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Financial Well-Being Rises With Age, Peaking at 75

Even so, 1 of 4 older adults are financially insecure, a federal report says

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En español | Financial well-being typically increases with age, peaking in the mid-to-late 70s before starting to dip, according to a new report from the Consumer Financial Protection Bureau, a federal agency.

Older Americans are generally better off than younger adults. Even so, nearly a quarter of older people are financially insecure, the report says.

The findings were based on a survey of 6,394 adults, including 2,253 who were 62 and older, using a scoring system based on the ability to handle day-to-day and monthly bills, unexpected expenses and financial decisions that allow them to enjoy life.

Older adults in the survey had an average financial well-being score of 60 on a scale of 100, compared to a 52 for those between the ages of 18 and 61.

Twenty-one percent of older adults had scores of 70 or above, which is associated with a high degree of financial security. But 24 percent had scores of 50 or below, and faced a higher risk of struggling to pay for basic needs, obtain credit and handle an unexpected expense of $2,000 or more.

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"Older adults who have a defined contribution retirement plan and a pension have higher financial well-being scores than older adults with one type of plan or no retirement plan,” the report says.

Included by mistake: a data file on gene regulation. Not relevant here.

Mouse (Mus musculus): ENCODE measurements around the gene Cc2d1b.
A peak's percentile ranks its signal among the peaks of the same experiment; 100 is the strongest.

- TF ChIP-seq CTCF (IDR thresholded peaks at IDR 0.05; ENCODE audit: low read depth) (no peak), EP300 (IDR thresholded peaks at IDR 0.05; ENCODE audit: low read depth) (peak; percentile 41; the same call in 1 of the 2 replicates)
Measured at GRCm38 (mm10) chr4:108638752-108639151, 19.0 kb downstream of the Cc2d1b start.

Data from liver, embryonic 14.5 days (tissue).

Homeowners fare better than renters. Older adults who still support children score lower than those who do not. Those in good health tend to do well. And older adults with credit card and education debts tend to struggle. “In addition, an unplanned retirement is negatively associated with older adults’ financial well-being,” the report says. 

The score for older adults who are married or living with a partner, 62, is six points higher than for those who are single. Older men scored higher than older women, but by only two points.

The report ends with a warning that “the positive relationship between age and financial well-being could diminish in light of trends showing that a larger share of older adults reaching age 60 carry mortgage and other debts and have limited or no retirement savings."